In this volume of no-frills finds, we reveal the location of two classic bodegas, one no-frills microbrewery, and a bustling seafoodie gem. We also document two separate sightings of Madrid’s past, which had been lying dormant beneath our feet this whole time. It paid to go little off-grid too, leading us to a burnt-out train driver’s cabin and the quirkiest museum we’ve found yet.
When I took these photographs, I thought it would take a little longer than a couple of years for them to become an archive of the lost.
From river launderettes and crucifix carpenters to streetlamp lighters and shoeshiners – in just the last few decades, countless jobs that had existed for centuries have disappeared. Let’s take a glimpse of these lost trades and professions, because there’s a lot we can learn from what is now obsolete.
Madrid in August is a giant ghost town, except for the fraction of establishments that remain open for business (even the vending machines have closed for the holidays). But August is also the most curious month, with roadworks suddenly exposing a proliferation of ‘rabbit holes’ that lead to a forgotten era.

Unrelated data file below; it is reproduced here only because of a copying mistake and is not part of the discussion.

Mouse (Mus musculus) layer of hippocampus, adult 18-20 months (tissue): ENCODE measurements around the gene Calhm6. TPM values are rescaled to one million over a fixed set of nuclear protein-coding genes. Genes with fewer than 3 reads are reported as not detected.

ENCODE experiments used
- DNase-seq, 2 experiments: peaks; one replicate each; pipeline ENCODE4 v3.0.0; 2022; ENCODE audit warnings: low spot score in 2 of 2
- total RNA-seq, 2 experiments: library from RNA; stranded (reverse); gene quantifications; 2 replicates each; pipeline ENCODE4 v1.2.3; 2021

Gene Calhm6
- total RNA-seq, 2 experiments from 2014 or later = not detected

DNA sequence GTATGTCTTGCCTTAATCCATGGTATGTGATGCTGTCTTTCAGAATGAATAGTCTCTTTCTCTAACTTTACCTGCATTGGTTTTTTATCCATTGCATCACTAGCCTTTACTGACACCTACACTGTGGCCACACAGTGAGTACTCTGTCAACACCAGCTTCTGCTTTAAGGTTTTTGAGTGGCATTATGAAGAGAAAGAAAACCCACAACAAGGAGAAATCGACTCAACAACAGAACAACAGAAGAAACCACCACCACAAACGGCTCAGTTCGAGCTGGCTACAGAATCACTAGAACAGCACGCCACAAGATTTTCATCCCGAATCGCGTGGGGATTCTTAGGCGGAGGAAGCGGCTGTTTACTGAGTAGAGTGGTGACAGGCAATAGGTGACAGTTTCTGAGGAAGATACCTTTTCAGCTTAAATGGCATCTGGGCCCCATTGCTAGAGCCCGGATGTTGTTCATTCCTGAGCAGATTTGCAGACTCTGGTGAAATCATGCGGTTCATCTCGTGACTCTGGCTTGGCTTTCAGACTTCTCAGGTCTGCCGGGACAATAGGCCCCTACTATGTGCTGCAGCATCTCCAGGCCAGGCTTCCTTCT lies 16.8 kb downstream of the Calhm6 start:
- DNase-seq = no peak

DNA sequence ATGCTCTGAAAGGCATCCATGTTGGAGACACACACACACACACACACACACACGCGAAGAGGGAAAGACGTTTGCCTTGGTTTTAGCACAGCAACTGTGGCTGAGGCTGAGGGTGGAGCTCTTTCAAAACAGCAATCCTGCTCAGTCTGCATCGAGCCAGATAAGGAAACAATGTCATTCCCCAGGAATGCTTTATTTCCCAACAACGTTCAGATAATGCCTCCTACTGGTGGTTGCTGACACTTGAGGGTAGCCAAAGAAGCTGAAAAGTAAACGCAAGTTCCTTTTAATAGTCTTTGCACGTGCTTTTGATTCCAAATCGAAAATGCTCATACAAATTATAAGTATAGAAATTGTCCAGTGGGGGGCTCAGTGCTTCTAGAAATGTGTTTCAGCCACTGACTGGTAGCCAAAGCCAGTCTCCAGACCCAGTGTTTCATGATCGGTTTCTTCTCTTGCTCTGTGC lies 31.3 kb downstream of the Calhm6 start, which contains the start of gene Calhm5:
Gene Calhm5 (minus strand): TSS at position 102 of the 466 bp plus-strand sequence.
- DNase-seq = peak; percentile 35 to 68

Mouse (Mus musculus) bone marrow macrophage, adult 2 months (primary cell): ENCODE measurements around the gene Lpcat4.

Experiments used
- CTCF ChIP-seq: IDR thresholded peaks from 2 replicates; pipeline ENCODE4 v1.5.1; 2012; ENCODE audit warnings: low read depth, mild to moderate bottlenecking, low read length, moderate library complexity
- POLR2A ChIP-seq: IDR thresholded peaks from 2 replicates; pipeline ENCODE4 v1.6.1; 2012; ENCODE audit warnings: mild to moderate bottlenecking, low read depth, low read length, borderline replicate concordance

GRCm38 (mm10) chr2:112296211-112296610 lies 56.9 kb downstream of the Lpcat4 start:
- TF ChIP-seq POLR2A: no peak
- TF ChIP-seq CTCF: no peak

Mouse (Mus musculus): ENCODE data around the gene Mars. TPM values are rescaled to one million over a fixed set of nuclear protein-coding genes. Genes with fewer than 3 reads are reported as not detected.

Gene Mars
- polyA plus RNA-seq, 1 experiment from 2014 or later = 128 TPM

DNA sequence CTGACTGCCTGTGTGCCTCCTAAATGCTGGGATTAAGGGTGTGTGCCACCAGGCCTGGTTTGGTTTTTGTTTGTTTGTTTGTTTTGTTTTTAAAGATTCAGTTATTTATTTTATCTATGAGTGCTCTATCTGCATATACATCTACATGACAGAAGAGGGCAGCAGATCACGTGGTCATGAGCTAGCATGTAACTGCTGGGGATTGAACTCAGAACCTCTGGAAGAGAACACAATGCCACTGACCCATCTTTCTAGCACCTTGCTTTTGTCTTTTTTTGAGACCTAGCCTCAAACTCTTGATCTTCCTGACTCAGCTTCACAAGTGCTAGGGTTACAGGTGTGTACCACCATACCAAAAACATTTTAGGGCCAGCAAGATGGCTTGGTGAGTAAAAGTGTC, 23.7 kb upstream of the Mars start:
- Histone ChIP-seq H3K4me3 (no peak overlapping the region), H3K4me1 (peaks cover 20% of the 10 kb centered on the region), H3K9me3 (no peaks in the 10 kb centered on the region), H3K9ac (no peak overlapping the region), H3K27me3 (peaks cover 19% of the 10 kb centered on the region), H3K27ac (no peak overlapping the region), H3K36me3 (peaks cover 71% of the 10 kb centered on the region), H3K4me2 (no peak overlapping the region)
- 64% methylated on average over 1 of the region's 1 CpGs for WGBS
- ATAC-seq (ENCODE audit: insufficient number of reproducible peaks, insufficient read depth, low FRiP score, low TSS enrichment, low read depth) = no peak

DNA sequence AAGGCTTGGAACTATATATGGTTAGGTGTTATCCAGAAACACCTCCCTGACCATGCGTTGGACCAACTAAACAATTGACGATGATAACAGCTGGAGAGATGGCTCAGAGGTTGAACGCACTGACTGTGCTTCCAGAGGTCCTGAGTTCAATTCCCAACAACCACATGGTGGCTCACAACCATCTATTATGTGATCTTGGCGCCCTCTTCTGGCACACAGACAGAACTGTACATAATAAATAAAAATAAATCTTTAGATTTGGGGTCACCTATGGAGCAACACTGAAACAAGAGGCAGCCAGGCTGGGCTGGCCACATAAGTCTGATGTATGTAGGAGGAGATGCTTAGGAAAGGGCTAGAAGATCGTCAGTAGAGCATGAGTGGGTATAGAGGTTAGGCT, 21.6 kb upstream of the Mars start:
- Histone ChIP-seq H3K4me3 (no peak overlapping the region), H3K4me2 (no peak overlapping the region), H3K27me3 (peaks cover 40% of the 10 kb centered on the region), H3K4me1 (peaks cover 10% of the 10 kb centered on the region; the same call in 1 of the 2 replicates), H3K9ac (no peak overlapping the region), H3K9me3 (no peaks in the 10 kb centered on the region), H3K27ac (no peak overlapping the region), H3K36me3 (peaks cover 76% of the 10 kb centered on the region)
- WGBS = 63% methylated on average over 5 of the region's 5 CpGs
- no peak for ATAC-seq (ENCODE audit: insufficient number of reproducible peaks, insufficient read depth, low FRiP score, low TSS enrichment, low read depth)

I’ve been working on revealing these restricted rooms for a little while now – negotiating access to locked spaces and requesting permission to take photos you won’t find anywhere else on the internet. And it’s all been worth it, because we finally get to see inside the most restricted corners of one of Madrid’s most emblematic buildings. But first, there are rules…
Let me ask you something, and think carefully: where is the nearest drinking fountain to you right now? Dig deep into the corners of your mind. Found it?
Walking around the streets of Madrid never gets old. This time, we’ve uncovered everything from ancient books and up-cycled monastery doorways to secret colour-coded facades and the largest shanty town in Europe. Enjoy!
Spain is different. Its history is all around us, yet it’s often difficult to unravel because of the post-dictatorial ‘pact of silence’ that still seems to haunt modern Spanish society. But, we’re doing our best to uncover Madrid’s lost stories, with six more curious photo-assisted tales awaiting you in just one click…
In 1919 – the year of its inauguration – Madrid’s metro consisted of just one line with eight charming little stations. Almost 100 years later, this vast subterranean labyrinth is the seventh-longest underground system in the world and hosts around two million journeys every day.
Many know that Ernest Hemingway was here during Spanish Civil War, but did you know where he was staying, or who he was having an affair with? Also in this volume of lost stories, we uncover floods, Madrid’s lost tramlines and the blessed metro line.